Home' Nova West : November 2010 Contents Instant Family
© NOVA NOVEMBER 2010
The saying goes that we can't
choose our families. When a man
or woman marries a second time
and there are children involved,
an instant family is created, bringing
inherent challenges. Neither the new
partner nor the children probably feel they
have any basic say in the arrangement and
so resentment can be present right from
the very beginning.
What are the difficulties and what
strategies can be employed to
The nuclear family concept of Mum, Dad
and a couple of kids doesn't exist any more
for all intents and purposes. It is probably
the exception rather than the rule. These
days, a child might be brought up by a
single parent of either sex, two gay parents,
a collective group of adults and children, an
extended family or a mixture of stepparents
and siblings. It's an eclectic mix and who
can say if this is better or worse than the
traditional model. I see this diversity as a
very healthy sign because it transfers the
focus from conformity to love. Men and
women come together essentially for love
and out of that emerges a family, which, for
better or worse, develops together.
In a step parenting situation, this
doesn't happen. Assorted and unrelated
people are lumped into an intimate co-
habitation with little preparation. It's no
wonder that step parenting is known to be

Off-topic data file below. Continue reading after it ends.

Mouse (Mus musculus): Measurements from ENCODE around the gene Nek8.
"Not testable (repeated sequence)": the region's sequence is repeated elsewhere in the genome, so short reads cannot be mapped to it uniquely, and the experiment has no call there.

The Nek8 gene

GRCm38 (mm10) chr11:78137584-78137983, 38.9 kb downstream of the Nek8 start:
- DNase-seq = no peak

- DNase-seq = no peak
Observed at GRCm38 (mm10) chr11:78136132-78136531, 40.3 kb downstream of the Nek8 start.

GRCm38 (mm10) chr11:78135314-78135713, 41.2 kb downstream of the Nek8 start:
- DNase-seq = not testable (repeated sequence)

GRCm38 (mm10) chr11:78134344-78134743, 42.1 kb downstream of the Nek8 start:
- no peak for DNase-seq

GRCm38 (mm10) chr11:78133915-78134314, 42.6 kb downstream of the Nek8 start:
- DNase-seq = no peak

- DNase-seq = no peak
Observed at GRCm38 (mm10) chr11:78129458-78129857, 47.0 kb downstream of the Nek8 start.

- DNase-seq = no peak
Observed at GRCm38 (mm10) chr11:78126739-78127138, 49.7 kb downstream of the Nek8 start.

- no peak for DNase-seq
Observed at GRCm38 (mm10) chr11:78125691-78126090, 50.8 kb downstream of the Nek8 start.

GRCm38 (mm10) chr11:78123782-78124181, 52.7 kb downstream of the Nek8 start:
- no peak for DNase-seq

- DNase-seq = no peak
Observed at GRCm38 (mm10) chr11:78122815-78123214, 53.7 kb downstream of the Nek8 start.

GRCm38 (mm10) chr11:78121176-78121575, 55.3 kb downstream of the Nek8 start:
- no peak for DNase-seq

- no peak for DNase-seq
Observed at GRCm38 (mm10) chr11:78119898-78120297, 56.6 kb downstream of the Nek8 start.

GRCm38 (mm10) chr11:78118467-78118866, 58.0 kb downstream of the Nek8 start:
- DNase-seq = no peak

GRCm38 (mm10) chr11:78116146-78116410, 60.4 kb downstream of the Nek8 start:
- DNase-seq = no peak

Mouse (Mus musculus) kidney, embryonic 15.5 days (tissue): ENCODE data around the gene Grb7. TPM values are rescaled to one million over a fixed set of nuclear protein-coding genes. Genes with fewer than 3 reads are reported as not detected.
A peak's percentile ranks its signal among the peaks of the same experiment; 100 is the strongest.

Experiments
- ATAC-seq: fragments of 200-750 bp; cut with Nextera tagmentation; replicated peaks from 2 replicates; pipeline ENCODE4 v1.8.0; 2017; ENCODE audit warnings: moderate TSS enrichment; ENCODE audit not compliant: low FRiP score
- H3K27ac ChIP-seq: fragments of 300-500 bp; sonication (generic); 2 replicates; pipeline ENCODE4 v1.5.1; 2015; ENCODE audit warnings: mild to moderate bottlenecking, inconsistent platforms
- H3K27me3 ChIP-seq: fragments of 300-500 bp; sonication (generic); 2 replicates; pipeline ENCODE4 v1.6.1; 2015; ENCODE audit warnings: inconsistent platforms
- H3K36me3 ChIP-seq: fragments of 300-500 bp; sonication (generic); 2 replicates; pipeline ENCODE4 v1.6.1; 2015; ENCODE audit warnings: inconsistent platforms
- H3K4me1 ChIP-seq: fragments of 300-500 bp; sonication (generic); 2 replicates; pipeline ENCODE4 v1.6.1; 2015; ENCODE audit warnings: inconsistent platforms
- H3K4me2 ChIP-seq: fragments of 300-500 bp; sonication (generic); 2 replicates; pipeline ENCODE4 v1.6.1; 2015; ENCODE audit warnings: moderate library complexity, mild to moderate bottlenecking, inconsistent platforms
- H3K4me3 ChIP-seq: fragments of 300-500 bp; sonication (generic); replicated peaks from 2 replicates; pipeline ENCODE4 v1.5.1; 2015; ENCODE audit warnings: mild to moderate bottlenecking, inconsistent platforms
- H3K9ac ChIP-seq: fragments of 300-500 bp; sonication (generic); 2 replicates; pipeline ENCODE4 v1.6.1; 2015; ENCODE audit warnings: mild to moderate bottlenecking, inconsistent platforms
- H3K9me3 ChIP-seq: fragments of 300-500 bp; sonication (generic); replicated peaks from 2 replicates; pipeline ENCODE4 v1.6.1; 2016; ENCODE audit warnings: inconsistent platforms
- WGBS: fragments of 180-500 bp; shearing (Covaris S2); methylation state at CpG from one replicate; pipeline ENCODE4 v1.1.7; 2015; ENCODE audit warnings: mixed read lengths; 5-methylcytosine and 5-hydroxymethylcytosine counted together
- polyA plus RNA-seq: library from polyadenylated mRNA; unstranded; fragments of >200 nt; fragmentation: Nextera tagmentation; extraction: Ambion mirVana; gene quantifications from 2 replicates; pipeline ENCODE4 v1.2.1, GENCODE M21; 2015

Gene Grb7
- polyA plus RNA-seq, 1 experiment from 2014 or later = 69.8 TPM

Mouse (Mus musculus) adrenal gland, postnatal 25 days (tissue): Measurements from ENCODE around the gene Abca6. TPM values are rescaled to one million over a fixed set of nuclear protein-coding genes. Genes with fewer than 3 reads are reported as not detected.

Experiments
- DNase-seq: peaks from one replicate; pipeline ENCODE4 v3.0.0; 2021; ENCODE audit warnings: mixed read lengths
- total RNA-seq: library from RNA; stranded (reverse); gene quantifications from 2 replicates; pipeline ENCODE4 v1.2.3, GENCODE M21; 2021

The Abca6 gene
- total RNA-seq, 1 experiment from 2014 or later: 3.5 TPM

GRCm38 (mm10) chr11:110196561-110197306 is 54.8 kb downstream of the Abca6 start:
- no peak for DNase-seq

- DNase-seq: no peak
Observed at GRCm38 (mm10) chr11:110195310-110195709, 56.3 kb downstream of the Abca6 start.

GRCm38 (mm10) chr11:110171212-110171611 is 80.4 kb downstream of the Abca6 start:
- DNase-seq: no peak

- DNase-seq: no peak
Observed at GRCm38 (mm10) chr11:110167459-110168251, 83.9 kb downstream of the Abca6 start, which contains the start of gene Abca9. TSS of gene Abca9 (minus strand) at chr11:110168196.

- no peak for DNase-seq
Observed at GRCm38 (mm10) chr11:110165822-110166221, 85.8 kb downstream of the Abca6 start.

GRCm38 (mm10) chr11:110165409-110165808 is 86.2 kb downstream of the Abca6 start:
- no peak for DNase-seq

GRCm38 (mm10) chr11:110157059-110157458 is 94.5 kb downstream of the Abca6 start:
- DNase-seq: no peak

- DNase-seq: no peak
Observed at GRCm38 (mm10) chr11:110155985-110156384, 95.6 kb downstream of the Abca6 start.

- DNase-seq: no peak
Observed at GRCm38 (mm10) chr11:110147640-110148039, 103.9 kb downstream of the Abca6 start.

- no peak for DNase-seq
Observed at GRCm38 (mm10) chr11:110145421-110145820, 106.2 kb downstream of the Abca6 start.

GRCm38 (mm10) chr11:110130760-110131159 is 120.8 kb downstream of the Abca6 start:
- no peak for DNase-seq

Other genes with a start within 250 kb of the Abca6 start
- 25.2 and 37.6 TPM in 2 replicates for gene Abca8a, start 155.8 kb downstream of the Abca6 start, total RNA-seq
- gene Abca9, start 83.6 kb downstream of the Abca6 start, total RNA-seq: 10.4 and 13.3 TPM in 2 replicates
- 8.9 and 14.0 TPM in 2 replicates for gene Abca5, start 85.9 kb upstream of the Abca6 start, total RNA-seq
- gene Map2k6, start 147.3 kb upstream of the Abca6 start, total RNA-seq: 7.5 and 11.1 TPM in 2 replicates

one of the most difficult of all human roles.
The first and most immediate obstacle
is the resistance and resentment of the
children, whatever their ages. If they're
very young, especially toddlers or pre-
schoolers, the acceptance level is higher.
The new parent is assimilated quite easily
as long as he or she is kind. But with older
children, the stepparent faces an uphill
battle, no matter the effort expended. This
is often the hardest part in that children
resent even the new parent's niceness,
seeing it as merely a ploy to win them
over. Teenagers understandably are the
worst. They resent the loss of the original
parent, whether through divorce or death,
and the intrusion of the new one. Many,
many blended families fail over time,
simply because of the degree of difficulty. If
both partners have children, the level of
difficulty goes up several more notches.
The perfect Brady Bunch is fiction, as
we all know. Blended families operate on
a delicate balance and every member is
an important component in the dance.
For harmony to prevail, a great deal of
tolerance and compromise is called for.
It's virtually like two instant families under
one roof. The secret here is to ensure
that two opposing camps don't develop,
there's no favouritism or preferential
treatment for any individual and all rights,
needs and feelings are respected. A tall
A second, rather obvious, hurdle
faced by a stepparent is the existence of
the ex-spouse, if there is one. Dealing
with exes can be tricky enough for the
primary person, but marrying into that
situation is a minefield. Even if the ex is
a reasonable person, stays in the back-
ground and respects the new family set-up,
it still requires sensitive handling. Often,
though, exes are the exact opposite, using
the children as weapons, interfering with
the family arrangements and basically
making the stepparent's life a misery.
The partner, whose children they are,
is sandwiched between the old and the
new, duty and personal choice, having
to be diplomatic in the most trying of
So, what strategies can you
employ if you have married into